The interactive installation The Library of Babel contains a database with 100.000 collected computer images. Visitors of the artwork order and reorder the images into coherent visual image streams. Mul: ‘I turn it around. With the computer I make – with the cooperation of the visitors – an image correlation. Only then I wonder about the possible subtantive consequences of these correlations. In this way, there is a certain degree of distance between myself and the meaning of the images.’
The second key work is W4 (Who, What, When, Where) made for the Dutch Photo Museum. The Photo Museum asked him to make the database of the museum accessible. Also this time he had to deal with many images, but this time more specifically: the digital collection of the Dutch Photo Museum with 100.000 photos. ‘A collection of a museum normally consists of objects that you can arrange in a space, that is called an exhibition. But what if the collection is a database? What exhibition model will you choose? You can give the visitors tools at hand where they get the opportunity to choose their own path. If forced me to think about how the database is related to collection, archive and library.
Each of these four models has a different retrieval system or exhibition model. But only in the database exists the possiblity to draw lines across all files and to make relationships visible. Actually this is the underlying methodology of what we call Big Data. That is a major reversal in thinking about information. The conventional scientific method, in which you investigate possible causality on the basis of a hypothesis, is abandoned. In dealing with large amounts of information too many hypotheses are possible. It takes more than a lifetime to investigate that. The alternative is to look at correlations, then some links come to light that could never have come up from the library or archive. The relationships which came visible this way can be examined for possible substantive consequences. I call this “deferred meaning”.’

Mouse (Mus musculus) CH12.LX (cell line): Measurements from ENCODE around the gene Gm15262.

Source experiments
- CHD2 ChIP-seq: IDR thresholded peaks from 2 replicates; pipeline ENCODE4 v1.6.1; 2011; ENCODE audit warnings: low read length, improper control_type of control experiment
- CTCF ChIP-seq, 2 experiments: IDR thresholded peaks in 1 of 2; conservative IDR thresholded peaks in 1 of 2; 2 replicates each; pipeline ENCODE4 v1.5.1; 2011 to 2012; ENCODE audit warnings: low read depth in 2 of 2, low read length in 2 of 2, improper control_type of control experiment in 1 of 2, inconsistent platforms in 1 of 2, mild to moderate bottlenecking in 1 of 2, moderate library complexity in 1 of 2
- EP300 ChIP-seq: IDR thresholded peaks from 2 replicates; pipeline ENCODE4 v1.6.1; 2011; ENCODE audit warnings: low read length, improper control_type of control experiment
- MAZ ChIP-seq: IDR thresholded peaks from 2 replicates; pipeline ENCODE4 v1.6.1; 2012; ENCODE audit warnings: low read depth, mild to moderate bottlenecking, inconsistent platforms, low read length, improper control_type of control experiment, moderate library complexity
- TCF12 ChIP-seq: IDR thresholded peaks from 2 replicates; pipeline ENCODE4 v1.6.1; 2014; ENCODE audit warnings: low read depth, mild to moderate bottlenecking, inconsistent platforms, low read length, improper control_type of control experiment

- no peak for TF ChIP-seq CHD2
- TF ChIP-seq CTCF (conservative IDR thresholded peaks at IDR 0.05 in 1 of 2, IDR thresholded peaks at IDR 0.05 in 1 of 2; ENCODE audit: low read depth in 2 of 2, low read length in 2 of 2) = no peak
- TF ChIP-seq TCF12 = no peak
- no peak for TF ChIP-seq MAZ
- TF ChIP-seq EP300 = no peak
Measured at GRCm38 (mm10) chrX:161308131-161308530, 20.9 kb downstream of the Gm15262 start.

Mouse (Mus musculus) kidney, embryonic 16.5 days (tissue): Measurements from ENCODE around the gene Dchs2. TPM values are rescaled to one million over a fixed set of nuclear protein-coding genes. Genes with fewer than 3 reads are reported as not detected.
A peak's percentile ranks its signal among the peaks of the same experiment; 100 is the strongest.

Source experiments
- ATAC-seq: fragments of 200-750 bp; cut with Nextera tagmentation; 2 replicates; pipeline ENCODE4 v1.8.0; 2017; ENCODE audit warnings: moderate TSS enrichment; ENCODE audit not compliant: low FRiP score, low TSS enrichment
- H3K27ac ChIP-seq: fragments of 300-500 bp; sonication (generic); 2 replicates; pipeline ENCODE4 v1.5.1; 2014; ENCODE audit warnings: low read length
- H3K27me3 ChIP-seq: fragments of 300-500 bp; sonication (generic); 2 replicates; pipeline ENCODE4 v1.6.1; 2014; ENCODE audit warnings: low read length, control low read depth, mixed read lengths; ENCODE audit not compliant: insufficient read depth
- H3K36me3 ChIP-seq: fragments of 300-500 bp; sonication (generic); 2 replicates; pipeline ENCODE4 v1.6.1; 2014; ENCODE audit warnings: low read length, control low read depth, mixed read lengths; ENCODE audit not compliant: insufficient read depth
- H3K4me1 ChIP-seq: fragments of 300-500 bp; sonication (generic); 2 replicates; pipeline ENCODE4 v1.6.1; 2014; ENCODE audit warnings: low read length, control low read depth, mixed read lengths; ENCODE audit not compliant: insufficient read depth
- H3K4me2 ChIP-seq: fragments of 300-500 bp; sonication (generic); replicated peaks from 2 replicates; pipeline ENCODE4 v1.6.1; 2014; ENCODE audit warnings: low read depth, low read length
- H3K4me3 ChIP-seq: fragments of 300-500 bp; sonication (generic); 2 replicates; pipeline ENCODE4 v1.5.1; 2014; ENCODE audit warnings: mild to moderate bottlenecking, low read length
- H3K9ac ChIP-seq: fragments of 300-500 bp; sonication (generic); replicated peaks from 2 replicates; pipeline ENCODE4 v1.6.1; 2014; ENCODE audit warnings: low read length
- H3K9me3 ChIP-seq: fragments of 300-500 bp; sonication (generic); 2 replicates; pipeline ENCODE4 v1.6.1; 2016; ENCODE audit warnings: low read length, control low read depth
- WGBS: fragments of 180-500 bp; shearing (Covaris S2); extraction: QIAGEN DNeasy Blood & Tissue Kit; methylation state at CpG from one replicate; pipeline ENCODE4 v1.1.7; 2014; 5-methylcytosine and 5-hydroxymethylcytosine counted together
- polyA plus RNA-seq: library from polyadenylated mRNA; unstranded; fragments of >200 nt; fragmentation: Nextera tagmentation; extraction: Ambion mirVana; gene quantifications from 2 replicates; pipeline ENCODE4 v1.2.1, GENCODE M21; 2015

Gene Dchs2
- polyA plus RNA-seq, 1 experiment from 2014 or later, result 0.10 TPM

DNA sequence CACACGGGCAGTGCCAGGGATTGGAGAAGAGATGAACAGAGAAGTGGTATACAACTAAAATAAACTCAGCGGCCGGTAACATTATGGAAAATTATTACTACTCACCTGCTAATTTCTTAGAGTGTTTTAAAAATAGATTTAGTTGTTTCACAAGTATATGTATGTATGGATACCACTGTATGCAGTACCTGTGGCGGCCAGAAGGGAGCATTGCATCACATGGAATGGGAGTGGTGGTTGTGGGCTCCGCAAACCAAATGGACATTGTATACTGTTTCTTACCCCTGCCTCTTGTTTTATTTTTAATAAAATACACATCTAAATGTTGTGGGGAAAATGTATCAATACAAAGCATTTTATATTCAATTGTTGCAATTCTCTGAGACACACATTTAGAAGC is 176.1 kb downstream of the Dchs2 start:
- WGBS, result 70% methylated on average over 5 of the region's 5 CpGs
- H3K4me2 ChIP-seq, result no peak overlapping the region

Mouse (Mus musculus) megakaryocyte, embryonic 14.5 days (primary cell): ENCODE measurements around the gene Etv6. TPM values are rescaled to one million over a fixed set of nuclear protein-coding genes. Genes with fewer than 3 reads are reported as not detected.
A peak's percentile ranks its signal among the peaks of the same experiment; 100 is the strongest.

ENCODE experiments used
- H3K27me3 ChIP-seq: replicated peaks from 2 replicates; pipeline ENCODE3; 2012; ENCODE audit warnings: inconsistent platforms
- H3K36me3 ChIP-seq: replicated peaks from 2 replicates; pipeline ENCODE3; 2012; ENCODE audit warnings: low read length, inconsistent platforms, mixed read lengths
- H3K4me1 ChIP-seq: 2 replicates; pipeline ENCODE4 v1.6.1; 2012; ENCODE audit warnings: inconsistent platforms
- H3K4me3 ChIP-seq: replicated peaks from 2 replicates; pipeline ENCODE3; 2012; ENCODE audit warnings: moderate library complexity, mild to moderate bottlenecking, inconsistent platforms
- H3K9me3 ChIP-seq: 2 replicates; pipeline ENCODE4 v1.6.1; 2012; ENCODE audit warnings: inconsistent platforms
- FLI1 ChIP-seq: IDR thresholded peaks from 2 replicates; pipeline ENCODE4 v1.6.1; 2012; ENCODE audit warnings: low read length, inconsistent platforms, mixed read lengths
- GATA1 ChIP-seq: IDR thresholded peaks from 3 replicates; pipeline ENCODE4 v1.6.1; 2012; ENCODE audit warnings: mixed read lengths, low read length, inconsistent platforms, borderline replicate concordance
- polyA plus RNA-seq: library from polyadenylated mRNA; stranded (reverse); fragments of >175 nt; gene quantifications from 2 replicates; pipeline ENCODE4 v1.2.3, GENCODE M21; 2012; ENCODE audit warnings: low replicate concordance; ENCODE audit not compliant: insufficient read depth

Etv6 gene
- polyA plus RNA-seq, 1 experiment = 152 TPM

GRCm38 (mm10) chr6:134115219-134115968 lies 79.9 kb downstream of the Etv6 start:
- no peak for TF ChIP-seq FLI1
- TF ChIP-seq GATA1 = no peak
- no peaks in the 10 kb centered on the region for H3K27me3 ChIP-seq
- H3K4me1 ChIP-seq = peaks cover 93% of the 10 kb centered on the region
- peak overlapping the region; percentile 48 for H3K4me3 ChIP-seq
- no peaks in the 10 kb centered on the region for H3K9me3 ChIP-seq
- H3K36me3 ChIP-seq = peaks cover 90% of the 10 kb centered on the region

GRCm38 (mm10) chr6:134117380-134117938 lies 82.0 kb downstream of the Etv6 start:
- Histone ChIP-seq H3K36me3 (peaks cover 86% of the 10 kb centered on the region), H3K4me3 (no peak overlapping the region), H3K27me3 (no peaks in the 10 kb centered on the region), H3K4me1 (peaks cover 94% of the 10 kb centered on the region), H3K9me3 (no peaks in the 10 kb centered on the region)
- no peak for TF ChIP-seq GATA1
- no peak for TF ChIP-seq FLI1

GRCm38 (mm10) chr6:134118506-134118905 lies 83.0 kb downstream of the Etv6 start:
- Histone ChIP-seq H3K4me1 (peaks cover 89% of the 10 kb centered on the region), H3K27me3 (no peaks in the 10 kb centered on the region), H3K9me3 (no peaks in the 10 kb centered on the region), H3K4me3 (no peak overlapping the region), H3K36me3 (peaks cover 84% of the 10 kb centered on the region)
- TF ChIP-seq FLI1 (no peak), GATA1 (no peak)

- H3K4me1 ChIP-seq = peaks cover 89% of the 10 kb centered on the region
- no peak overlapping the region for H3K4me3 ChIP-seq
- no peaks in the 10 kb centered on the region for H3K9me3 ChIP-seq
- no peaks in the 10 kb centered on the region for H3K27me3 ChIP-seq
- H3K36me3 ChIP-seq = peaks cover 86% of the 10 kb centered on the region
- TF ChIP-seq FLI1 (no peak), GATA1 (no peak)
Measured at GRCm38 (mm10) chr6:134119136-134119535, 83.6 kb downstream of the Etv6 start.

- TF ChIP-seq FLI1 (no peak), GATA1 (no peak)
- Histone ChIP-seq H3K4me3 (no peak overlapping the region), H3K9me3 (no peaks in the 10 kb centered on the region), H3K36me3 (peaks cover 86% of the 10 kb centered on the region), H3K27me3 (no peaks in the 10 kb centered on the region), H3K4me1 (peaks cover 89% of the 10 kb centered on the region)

The nice thing is that precisely this type of associative linking is very old, especially in the visual arts. Mul: ‘In this field this has been done for centuries, adding things intuitively together and then speculate about potential significance. It delivers not only new images, but also a form of knowledge.’
The poetic concept
Geert Mul attended the Academy of Free Arts in Arnhem, now called ArtEZ, from 1985 tot 1990. ‘I chose this Academy because it was not bound to disciplines, I chose the autonomous art direction. Regarding artistic life he quotes John Lennon: ‘Life is what happens to you, while you’re making other plans.’ The assigments Mul receives, are always open ended. There is always room for improvisation. Mul tries to formalize the artwork in relation to the context. Context may include architecture, but also invisible social and historical aspects. In the end context consists of all the aspects that determine the identity of a location.
Asked about his philosophy Mul says finally: ‘What fascinates me is the poetic concept. Poetry, including image, assumes a game with formal grammatical rules such as rhyme and rhythm and composition. Out of that game arise new meaning. This is the great miracle: that formal (visual) language constructs generate subjective and informal content. Making this transparant is for me the essence of the poetic concept. Poetry is creative because it generates new forms of perception. Poetry creates the world as we know it from our experience. My work seems to be about technique, but it is about meaning. It’s about the turning point in which you come from nothing into something meaningful. Eventually you ‘ll end in creation myths. Different religions have different stories how the people and the world emerged. That’s not just a report, but an act. This, poetry and prose, let the world start to exist, at that very moment. ‘